More options are available by clicking on the "Search Options" button. Here, one can activate the "Wildcard" (i.e., truncation), and "Auto-Suggest" functions. The latter option displays suggested terms as you type, providing access to the underlying indexes of the product. It is on this "Search Options" form that one can also limit searches to two or more languages, choose sort options and initiate "Guided Boolean" searching.
Results appear on the bottom half of the screen, with a red "ROA" icon indicating those citations that are available full-text in the online archive. Clicking on one of these citations opens a browser window with the desired image from the archive. This is where the integration of the Retrospective Index with the online archive is clearly evident. Using the "citation" buttons on the navigation bar of the online archive, the user can move easily through the search results, allowing one to browse through possibly disparate periodicals without returning to the search results. Navigation buttons also return the user to the Retrospective Index for a new search, mediating the difficulties of having two browser windows open.
The EBSCO host interface for the RIPM Retrospective Index accesses the same data as RIPM Publications' interlace. Most library users are familiar with EBSCO host and the variety of search options available there, including abilities to combine past search sets and to search across multiple databases. Users familiar with discovery tools will appreciate the sidebars that allow faceted narrowing and limiting of results sets by periodical title and date. With the EBSCO product, however, there is little integration of the index with the online archive; they function as two different products with very different looks and feels.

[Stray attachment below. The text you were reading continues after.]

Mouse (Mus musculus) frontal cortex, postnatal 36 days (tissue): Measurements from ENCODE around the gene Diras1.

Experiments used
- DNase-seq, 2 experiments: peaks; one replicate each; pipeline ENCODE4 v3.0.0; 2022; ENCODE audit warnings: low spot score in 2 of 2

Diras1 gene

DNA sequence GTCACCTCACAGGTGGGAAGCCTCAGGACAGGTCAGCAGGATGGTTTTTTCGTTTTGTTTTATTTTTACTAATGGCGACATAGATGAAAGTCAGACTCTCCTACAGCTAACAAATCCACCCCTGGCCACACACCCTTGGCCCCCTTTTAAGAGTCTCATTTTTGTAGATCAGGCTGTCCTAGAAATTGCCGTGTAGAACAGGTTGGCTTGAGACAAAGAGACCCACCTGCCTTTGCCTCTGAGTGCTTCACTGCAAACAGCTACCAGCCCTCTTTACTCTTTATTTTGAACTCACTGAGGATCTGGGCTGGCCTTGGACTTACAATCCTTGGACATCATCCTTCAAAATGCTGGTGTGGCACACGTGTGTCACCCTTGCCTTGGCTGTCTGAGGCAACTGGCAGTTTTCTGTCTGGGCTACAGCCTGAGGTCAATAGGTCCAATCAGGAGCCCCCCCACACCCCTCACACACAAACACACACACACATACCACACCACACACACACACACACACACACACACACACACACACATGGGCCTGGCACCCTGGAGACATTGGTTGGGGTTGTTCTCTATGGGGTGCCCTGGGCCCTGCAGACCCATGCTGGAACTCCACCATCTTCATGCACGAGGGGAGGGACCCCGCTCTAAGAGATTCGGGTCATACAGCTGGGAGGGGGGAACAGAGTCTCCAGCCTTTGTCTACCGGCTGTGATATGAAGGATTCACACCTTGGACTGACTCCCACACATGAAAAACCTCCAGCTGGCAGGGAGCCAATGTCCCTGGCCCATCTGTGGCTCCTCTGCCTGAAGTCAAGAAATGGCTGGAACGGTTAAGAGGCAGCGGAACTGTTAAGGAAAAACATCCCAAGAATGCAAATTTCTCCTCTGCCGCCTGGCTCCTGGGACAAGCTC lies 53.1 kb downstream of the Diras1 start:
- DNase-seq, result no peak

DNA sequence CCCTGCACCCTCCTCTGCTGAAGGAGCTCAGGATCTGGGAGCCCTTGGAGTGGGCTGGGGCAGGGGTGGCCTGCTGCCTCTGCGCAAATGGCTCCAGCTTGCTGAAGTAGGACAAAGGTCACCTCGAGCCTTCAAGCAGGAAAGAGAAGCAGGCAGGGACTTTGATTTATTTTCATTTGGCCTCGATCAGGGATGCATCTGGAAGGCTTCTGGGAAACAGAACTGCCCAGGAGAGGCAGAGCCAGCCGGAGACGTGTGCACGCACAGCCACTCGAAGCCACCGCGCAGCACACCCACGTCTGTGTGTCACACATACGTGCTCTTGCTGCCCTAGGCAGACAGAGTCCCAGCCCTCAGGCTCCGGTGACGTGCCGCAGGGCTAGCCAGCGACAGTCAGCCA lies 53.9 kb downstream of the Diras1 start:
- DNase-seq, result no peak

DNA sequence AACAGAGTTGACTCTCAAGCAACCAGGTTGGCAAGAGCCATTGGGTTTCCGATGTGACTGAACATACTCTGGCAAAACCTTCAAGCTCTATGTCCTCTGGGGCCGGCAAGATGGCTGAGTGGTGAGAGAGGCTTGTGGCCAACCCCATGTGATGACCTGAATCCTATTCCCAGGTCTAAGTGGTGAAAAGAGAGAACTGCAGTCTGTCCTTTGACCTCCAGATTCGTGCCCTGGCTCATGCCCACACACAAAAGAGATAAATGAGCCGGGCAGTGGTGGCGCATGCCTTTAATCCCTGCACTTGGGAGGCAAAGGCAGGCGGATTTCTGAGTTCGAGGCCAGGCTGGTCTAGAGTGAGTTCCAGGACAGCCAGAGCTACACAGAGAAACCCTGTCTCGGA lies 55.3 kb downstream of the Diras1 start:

In the results set of the index, items with images in the online archive are marked with the red "ROA" icon and a hyperlinked text. Clicking on the hyperlink takes the user to the image. One cannot move among citations from within the EBSCO version of the online archive, however, nor is there a navigation button directing the user back to the search screen. The help file for the online archive is not available in the EBSCO RIPM Index; the user must be within the archive to access it.
RIPM recommends using Firefox or Internet Explorer to view the online archive. Both browsers were used for the purposes of this review and no problems were encountered. Although the images in the online archive loaded quickly and without incident, a broadband connection is certainly recommended.
In some ways, the online archive shows its youth. The ability to provide usage statistics is coming, but is not ready as I write this review. The help files, which are full of descriptive screen shots, would be more useful if they included more specific information. One must go to the RIPM Web site and read the "Users' Guide" page to fully understand the RIPM calendars and the symbols used within them. Incorporating this information into the help file, or linking directly to it from the Web site, would better assist users who are not familiar with the print volumes. Also, more specific information about search strategies using the new RIPM interface would be helpful. Nowhere is it explained, for example, what the default search is or how to truncate when using the basic search. Such details are minor, however, and should not detract from the overall quality of the product.
As we move forward, and as users' expectations continue to rise, one wonders if the time will come to move away from the annotated table of contents (the calendar) as the heart of RIPM. Because it allows users to browse journals without having direct access to them, as well as allows indexers a means to consistently and efficiently provide bibliographic access to journals while keeping the print volumes a manageable size, the calendar is an ingenious innovation. But as the online archive grows, will the need to use the calendar as a surrogate source for indexing terms continue? Only time will tell.
STEPHEN L. MANTZ
University of Colorado at Boulder
EDITED BY ANNE SHELLEY
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|Author:||Mantz, Stephen L.|
|Date:||Jun 1, 2010|